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Mental wellness

December 22, 2017

2017 year-end roundup: Top mental health tips

Our most popular mental health articles in 2017 explored the relationship between health and money, and suggested ways to avoid dementia.

One of 2017’s most viral tweets was an email between a web developer and her CEO about the importance of taking time off for her mental wellbeing. The email struck a chord because so many of us have felt like we need a day off to deal with the stress in our lives. It’s hard to fully concentrate at work or be present with your family when you’re dealing with stress. That’s why across the globe, individuals and organizations are recognizing the essential connection between physical and mental health, and financial health.

Here are the top Learn & Plan stories on mental wellbeing for 2017 – from unplugging when you’re off the clock, to reducing your risk of dementia, to – yes – talking to your boss about mental health at work.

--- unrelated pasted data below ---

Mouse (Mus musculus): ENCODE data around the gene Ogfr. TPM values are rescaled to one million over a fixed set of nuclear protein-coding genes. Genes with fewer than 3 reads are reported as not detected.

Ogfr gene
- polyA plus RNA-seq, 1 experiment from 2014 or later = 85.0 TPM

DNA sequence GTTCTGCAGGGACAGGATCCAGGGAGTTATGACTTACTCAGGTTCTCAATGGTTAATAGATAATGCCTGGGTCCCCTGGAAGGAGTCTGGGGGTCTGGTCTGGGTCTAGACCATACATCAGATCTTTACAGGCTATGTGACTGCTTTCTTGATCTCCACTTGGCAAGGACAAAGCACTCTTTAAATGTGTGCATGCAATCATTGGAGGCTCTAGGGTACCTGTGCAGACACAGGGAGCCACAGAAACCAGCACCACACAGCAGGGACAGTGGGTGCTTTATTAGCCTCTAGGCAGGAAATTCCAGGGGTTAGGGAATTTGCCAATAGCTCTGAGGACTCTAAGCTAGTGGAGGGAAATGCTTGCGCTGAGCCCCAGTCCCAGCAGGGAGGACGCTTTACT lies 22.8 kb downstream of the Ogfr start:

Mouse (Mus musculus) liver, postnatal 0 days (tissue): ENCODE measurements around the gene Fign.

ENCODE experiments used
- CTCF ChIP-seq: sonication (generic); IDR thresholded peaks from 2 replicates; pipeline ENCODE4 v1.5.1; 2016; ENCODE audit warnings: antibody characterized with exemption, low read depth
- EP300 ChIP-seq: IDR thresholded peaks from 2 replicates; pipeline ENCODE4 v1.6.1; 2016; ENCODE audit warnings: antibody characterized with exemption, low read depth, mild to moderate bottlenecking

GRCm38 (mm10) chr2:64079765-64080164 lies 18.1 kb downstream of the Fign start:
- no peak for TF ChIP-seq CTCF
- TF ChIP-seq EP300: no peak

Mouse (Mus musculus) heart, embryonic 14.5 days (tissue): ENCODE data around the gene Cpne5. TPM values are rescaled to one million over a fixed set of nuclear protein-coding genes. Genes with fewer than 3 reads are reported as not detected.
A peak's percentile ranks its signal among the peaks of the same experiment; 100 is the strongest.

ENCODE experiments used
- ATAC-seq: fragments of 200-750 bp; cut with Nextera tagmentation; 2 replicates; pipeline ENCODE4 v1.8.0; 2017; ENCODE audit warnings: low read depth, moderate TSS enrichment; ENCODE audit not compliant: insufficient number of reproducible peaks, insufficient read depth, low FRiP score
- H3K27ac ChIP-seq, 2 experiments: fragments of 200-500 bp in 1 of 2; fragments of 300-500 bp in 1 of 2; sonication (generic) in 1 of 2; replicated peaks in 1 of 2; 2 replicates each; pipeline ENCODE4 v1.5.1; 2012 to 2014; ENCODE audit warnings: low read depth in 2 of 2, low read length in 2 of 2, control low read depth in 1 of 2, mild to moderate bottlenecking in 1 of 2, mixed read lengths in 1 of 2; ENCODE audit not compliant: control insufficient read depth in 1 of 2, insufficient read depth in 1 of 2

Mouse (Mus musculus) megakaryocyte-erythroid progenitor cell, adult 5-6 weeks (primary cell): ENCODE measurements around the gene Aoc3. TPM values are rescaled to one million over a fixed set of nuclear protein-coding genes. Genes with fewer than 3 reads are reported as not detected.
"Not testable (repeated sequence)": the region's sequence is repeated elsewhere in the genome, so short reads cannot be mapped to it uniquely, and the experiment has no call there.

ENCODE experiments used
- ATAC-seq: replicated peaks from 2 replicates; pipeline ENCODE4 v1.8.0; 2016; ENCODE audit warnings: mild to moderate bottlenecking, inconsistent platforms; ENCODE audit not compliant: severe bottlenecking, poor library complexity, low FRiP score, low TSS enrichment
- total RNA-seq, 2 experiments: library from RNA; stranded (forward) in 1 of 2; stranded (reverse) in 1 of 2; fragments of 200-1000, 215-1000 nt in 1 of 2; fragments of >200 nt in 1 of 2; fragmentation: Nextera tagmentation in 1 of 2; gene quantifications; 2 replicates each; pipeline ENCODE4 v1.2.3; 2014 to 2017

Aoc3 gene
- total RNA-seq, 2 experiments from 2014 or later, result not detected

1. Looking for a restful vacation? Try unplugging

    The next time you go on vacation or are out of the office, try these tips to better manage unplugging from work. These best practices can be applied to vacation time but also the weekend and whenever you’re off the clock.

  2. The power of starting a conversation: Mental health in the workplace

    One of the most powerful ways you can foster mental health for yourself and others is simply to talk about it. Here are some ways to talk about mental health in the workplace and some tips for managers.

  3. 5 expert tips to improve your work-life balance

    Life can be stressful, but there are practical ways to reduce work-related stress, so you can flourish in your personal and professional life. Here are 5 suggestions.

  4. Pharmacogenetics: The future of medication

    Doctors can now predict how patients may react to mental health medications by running tests on their DNA using pharmacogenetics, which has helped patients feel better faster by getting them on the right medicine on the right try.

  5. How you can reduce your risk of dementia

    New research shows there are several lifestyle changes you can make throughout your life to lower your risk of dementia. From finishing high school to becoming more active to seeking help for depression, these 9 things can help you reduce your risk of getting dementia.

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